By every account, she was a woman for all culinary seasons and primed to go into a kitchen and whip up pies, jams, red sauce, green sauce and juices, too, especially apple juice. She made the most of the bounty of the county. Food was a part of Sue Deevy’s personal history, so it’s not surprising that she belonged to and was an active participant in the Slow Food movement which promotes locally grown, healthy food. It would have appealed to Sue that Carlo Petrini, an Italian and a co-founder of Slow Food, came out of the Kropotkin-inspired anarchist movement of mutual-aid.
The invitation to her memorial described Sue as “daughter, sister, friend, lover, coworker, advocate, medicinal herb guru and all around incredible human being.” She was also a writer, a voracious reader and a caretaker for people who were ill and needed help.
Everyone who met Sue and got to know her, however briefly, remembers her fondly and with reservoirs of deep feelings, even now two years after her sudden and unexpected death on June 5, 2020 in Bodega of an apparent heart failure. She is survived by Dan Deevy, a brother, who remembers her warmly and recalls that they got along well when they were kids growing up together and later when they entered adulthood both of them gay.
Memories of Sue crowd around her though she has been gone for more than two years. Edie Otis, a Sonoma County friend, took a deep dive into her memory bank, salvaged memories and explained that Sue had an encyclopedic mind and that she remembered “tidbits and fascinating anecdotes.” Otis added, “Sue had a strong personality and always told it the way it was.” Paula Shatkin remembered that she got to know Sue fortuitously. One day, she noticed a bumper sticker on a car cruising down her lane that read “Save the Gravensteins.” The rest, as they say, is history. Recruited to take part in the Apple Core, Sue didn’t need much encouragement to join. You might say she recruited herself.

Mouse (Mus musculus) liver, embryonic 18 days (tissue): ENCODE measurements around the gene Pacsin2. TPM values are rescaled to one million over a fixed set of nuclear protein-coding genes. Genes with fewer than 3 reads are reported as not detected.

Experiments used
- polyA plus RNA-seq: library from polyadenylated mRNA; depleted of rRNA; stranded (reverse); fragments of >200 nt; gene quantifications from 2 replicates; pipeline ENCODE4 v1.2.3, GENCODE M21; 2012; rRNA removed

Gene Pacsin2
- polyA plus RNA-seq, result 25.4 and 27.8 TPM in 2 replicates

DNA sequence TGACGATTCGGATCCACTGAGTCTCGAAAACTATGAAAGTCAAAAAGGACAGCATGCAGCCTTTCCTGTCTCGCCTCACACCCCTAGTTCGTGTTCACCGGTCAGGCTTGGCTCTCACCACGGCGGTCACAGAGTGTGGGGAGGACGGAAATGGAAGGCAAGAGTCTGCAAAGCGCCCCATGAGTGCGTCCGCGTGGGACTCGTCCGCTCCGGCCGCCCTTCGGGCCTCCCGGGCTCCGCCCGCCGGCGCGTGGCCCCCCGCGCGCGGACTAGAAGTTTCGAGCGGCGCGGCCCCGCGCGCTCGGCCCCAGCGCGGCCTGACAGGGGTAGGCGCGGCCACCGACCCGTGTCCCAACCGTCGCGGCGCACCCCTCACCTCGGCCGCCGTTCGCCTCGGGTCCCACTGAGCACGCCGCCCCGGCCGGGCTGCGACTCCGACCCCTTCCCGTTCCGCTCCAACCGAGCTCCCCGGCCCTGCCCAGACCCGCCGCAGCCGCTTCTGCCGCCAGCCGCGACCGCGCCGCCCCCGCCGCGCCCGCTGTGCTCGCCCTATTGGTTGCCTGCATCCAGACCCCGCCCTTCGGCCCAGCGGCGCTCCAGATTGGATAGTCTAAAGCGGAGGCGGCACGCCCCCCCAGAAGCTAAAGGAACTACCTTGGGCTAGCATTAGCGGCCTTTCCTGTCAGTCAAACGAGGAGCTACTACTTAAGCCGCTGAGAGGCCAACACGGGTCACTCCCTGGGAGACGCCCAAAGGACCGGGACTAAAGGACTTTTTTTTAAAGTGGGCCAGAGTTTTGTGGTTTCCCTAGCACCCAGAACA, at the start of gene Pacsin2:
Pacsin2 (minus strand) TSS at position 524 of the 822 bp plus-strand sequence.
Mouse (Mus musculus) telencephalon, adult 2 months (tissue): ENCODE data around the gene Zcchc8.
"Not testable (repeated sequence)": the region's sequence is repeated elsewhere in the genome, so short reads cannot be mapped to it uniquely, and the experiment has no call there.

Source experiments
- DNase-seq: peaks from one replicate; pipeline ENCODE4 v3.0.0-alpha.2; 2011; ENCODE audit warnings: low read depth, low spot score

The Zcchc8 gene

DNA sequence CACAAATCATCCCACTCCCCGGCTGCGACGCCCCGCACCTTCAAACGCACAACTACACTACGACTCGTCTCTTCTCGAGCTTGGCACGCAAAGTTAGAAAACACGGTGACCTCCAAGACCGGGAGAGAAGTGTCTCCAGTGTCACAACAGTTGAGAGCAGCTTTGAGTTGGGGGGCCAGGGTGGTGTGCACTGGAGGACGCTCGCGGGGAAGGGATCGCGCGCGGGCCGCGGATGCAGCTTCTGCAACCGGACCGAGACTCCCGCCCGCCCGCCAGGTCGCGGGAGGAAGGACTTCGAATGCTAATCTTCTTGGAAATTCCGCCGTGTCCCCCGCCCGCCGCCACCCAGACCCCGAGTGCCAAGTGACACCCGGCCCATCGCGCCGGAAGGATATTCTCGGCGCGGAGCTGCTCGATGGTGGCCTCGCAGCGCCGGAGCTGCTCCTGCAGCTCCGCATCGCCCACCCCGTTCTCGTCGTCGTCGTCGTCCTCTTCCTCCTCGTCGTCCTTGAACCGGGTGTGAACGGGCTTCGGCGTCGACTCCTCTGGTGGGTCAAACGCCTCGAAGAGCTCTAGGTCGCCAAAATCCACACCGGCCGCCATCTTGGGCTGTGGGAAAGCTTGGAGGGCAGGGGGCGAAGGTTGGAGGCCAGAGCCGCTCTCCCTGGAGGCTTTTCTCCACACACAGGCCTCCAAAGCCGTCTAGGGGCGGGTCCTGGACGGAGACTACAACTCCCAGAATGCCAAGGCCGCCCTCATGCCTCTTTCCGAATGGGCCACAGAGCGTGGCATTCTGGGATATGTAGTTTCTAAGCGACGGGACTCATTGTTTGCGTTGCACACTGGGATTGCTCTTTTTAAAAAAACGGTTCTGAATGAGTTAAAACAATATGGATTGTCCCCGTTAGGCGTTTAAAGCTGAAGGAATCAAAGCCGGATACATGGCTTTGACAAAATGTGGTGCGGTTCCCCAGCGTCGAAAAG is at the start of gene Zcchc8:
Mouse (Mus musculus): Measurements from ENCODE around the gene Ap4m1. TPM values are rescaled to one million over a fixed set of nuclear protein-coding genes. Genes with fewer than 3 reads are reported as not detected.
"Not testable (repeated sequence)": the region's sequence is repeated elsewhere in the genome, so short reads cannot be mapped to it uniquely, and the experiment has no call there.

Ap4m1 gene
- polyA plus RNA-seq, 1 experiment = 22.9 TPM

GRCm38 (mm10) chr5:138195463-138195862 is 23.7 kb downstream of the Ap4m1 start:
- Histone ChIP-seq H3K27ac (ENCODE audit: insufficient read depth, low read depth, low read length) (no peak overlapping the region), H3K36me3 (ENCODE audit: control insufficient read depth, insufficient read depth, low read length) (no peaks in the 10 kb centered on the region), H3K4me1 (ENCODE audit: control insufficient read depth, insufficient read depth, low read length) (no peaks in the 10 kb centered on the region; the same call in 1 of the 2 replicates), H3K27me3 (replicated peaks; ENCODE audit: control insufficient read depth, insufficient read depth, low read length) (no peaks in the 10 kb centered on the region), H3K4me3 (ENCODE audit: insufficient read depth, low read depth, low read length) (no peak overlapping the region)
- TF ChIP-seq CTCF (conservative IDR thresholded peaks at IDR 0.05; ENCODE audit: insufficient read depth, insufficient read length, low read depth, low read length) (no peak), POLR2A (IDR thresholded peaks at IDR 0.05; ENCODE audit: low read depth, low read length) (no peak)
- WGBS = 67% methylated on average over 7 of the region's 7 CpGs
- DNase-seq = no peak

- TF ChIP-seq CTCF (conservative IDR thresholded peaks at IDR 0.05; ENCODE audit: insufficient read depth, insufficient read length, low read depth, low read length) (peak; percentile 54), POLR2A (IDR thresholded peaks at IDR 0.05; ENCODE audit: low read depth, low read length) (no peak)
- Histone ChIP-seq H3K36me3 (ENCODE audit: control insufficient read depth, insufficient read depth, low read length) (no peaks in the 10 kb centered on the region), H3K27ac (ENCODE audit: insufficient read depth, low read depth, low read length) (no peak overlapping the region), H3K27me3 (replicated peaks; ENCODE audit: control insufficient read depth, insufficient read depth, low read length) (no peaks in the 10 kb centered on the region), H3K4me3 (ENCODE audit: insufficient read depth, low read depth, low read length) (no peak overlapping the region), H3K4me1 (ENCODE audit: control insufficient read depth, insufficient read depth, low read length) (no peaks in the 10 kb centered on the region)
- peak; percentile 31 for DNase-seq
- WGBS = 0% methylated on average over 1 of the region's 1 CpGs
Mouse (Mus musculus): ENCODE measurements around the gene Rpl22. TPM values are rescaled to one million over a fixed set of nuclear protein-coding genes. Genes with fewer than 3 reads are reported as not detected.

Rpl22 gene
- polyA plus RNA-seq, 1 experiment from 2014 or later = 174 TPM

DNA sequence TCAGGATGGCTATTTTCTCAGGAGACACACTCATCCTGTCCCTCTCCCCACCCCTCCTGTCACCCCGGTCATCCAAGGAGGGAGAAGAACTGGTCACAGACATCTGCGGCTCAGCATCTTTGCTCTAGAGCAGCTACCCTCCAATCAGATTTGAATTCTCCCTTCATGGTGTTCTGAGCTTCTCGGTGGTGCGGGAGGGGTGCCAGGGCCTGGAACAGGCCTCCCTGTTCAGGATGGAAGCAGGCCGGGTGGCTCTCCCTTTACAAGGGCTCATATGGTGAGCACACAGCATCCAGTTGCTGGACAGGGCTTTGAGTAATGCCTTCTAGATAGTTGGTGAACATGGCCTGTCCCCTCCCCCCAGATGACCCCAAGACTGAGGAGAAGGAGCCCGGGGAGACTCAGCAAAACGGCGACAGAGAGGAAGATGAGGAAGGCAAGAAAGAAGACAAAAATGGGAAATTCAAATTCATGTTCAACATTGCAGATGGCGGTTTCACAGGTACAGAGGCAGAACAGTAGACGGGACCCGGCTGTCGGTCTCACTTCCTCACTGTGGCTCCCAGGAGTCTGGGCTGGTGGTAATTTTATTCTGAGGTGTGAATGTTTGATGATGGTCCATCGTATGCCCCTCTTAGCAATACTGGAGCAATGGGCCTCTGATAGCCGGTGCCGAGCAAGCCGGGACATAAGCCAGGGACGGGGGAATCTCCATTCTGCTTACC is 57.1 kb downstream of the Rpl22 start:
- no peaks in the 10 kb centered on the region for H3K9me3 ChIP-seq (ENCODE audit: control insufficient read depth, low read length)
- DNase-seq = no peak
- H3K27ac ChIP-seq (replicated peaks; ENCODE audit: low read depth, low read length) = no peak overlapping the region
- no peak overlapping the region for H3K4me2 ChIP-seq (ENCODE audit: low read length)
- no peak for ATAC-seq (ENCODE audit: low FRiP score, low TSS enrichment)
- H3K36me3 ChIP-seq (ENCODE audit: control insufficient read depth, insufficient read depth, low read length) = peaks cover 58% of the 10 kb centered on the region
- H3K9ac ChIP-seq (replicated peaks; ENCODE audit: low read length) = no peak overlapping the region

The memorial at the Fork Roadhouse, one of Sue’s favorite restaurants, was held about a year after her passing. It was attended by many of Deevy’s co-workers from the Slow Food Russian River Apple Core, and by friends, including Albert Straus of Straus Family Creamery. The feelings of friends come later in this tribute to her. First, some basic biographical and historical facts.